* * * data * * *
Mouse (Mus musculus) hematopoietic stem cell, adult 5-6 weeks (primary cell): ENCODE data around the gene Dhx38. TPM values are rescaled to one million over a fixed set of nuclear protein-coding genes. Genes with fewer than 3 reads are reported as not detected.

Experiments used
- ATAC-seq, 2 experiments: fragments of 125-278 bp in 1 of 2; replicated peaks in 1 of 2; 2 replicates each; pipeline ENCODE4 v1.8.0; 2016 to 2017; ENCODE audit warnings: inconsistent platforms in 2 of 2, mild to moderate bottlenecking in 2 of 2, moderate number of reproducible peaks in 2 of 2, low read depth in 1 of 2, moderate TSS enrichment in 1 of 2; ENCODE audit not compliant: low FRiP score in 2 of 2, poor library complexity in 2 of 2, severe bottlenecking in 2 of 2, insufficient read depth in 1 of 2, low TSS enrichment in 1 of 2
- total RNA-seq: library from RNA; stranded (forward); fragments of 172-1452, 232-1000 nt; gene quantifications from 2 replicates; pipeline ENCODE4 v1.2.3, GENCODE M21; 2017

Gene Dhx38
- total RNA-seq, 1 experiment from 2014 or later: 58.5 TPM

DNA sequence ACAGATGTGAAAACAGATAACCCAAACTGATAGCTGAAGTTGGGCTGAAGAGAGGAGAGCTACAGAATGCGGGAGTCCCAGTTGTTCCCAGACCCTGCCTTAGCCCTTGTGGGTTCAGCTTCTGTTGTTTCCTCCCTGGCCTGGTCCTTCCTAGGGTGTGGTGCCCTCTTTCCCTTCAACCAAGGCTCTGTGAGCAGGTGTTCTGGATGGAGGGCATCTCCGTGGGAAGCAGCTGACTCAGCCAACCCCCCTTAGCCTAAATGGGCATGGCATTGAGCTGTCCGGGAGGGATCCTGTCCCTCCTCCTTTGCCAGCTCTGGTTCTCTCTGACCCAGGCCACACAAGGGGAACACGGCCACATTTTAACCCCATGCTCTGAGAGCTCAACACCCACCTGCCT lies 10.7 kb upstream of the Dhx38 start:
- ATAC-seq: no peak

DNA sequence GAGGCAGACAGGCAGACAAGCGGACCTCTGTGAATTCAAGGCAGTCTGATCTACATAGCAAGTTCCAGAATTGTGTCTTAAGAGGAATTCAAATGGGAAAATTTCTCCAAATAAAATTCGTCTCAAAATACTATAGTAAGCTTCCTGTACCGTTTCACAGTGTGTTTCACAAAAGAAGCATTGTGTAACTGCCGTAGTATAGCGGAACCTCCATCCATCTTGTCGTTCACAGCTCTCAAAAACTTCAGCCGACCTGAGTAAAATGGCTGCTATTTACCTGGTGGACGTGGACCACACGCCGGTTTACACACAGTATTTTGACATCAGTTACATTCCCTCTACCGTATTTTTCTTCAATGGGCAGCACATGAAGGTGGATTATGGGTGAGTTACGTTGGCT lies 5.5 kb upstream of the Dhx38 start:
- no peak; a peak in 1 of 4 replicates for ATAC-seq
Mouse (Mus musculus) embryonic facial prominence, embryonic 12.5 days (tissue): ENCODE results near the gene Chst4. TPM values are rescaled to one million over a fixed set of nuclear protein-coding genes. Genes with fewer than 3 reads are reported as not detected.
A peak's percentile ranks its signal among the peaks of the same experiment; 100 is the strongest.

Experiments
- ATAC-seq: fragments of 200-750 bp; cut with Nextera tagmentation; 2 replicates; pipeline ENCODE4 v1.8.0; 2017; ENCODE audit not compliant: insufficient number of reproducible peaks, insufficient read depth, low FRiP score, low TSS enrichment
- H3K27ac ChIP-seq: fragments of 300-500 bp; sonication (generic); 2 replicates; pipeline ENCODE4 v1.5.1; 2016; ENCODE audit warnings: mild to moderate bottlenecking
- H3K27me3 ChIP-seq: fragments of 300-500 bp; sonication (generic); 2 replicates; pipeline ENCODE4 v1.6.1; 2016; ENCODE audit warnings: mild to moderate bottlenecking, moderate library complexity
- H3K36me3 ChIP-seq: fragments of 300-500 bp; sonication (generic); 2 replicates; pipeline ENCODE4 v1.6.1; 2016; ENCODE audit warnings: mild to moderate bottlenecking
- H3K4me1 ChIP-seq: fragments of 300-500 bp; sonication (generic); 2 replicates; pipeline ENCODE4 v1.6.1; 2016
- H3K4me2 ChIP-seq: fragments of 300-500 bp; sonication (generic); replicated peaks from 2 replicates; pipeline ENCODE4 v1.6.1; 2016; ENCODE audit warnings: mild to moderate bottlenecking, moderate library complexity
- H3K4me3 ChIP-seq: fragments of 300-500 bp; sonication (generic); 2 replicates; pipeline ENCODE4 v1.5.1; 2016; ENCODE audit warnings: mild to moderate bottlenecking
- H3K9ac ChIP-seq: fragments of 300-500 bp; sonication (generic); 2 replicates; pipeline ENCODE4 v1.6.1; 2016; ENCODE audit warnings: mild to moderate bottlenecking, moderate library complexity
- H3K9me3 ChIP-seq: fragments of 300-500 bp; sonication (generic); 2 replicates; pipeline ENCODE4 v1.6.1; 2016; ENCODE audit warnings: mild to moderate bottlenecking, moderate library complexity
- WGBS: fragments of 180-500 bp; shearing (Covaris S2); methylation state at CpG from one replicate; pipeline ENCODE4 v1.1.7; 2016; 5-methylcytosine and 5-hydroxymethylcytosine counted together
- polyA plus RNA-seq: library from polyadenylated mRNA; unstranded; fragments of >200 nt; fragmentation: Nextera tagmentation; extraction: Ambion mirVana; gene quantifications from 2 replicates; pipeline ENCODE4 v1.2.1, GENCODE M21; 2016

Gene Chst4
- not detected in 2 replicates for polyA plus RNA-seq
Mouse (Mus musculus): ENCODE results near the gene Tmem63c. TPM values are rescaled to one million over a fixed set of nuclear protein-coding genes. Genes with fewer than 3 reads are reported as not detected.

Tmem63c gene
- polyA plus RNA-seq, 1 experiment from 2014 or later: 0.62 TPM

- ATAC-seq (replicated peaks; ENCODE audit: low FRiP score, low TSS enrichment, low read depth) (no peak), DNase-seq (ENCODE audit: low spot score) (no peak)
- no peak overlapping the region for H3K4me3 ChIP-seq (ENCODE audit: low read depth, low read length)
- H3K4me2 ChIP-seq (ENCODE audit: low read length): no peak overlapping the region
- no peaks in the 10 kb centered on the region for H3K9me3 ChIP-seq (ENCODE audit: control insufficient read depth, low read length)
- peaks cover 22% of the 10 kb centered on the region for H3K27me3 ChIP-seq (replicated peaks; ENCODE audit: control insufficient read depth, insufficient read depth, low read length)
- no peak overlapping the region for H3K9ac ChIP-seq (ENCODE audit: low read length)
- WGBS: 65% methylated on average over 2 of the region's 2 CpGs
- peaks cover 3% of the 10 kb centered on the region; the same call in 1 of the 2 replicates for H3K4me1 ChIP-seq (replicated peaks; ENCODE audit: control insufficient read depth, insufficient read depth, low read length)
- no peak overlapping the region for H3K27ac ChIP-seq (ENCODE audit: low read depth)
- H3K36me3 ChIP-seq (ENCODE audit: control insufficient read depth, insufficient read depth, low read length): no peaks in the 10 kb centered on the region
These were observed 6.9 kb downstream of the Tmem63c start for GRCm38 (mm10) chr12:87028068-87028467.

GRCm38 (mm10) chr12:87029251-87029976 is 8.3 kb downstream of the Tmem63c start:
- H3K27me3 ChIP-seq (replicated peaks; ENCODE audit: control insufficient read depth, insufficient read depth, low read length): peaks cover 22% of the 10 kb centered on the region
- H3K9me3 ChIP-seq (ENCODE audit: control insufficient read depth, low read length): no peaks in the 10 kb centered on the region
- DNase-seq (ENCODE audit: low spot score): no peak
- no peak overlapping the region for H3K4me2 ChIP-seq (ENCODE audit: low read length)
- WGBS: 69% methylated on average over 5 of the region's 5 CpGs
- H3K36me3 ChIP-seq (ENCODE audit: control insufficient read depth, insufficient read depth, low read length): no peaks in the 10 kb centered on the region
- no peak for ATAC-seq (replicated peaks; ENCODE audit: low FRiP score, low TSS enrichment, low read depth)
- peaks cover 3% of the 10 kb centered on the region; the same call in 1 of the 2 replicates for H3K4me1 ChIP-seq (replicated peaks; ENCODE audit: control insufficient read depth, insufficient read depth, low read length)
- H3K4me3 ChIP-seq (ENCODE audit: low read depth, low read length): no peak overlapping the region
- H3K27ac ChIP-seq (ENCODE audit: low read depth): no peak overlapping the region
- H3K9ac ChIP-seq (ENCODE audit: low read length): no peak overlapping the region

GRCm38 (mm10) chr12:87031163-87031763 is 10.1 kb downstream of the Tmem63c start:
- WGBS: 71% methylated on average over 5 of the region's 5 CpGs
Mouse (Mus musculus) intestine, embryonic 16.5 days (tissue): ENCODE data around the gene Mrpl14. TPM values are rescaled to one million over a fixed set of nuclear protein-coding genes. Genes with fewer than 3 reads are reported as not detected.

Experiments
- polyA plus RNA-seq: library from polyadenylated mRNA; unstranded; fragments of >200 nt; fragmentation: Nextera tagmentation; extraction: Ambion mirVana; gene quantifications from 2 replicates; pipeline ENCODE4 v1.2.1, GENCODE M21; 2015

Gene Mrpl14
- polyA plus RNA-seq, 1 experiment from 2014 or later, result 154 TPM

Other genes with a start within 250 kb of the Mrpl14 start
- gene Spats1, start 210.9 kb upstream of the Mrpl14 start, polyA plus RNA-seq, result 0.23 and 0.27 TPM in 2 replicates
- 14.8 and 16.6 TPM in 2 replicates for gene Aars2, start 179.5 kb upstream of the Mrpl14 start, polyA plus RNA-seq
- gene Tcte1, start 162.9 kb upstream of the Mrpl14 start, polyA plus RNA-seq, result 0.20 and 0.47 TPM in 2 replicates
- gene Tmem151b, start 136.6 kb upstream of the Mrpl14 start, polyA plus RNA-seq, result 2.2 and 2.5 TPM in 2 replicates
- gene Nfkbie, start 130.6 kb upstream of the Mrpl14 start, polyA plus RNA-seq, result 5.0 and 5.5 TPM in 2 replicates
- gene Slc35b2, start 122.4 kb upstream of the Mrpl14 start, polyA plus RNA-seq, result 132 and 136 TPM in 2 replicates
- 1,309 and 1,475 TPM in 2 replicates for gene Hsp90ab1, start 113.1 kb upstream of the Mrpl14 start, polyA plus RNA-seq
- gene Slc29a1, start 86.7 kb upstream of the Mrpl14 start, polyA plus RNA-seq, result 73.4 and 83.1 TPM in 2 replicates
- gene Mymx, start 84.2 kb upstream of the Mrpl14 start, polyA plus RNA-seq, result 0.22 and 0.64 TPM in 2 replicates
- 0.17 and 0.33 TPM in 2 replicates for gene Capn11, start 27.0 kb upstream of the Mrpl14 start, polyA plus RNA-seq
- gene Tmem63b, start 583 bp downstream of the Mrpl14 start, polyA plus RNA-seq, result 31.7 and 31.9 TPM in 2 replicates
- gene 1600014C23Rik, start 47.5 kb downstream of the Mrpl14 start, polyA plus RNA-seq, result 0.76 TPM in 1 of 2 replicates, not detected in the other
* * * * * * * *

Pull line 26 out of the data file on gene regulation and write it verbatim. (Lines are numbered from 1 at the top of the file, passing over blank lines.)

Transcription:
- not detected in 2 replicates for polyA plus RNA-seq